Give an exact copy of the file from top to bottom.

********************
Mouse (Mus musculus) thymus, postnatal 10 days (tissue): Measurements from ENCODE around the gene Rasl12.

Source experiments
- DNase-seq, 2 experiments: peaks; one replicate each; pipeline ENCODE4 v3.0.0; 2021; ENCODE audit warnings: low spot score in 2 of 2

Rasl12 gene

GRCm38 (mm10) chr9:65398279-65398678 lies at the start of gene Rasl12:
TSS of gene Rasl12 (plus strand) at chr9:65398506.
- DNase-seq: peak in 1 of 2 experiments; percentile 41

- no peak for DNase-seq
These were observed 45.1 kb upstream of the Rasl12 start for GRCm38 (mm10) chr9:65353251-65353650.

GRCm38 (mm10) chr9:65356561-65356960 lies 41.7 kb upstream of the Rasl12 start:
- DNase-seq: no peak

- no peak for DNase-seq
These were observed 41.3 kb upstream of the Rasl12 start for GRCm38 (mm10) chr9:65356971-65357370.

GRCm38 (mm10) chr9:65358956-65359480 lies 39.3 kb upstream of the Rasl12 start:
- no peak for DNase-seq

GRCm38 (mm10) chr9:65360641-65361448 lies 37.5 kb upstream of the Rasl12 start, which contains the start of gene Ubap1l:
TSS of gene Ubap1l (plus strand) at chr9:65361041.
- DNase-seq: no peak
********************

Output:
Mouse (Mus musculus) thymus, postnatal 10 days (tissue): Measurements from ENCODE around the gene Rasl12.

Source experiments
- DNase-seq, 2 experiments: peaks; one replicate each; pipeline ENCODE4 v3.0.0; 2021; ENCODE audit warnings: low spot score in 2 of 2

Rasl12 gene

GRCm38 (mm10) chr9:65398279-65398678 lies at the start of gene Rasl12:
TSS of gene Rasl12 (plus strand) at chr9:65398506.
- DNase-seq: peak in 1 of 2 experiments; percentile 41

- no peak for DNase-seq
These were observed 45.1 kb upstream of the Rasl12 start for GRCm38 (mm10) chr9:65353251-65353650.

GRCm38 (mm10) chr9:65356561-65356960 lies 41.7 kb upstream of the Rasl12 start:
- DNase-seq: no peak

- no peak for DNase-seq
These were observed 41.3 kb upstream of the Rasl12 start for GRCm38 (mm10) chr9:65356971-65357370.

GRCm38 (mm10) chr9:65358956-65359480 lies 39.3 kb upstream of the Rasl12 start:
- no peak for DNase-seq

GRCm38 (mm10) chr9:65360641-65361448 lies 37.5 kb upstream of the Rasl12 start, which contains the start of gene Ubap1l:
TSS of gene Ubap1l (plus strand) at chr9:65361041.
- DNase-seq: no peak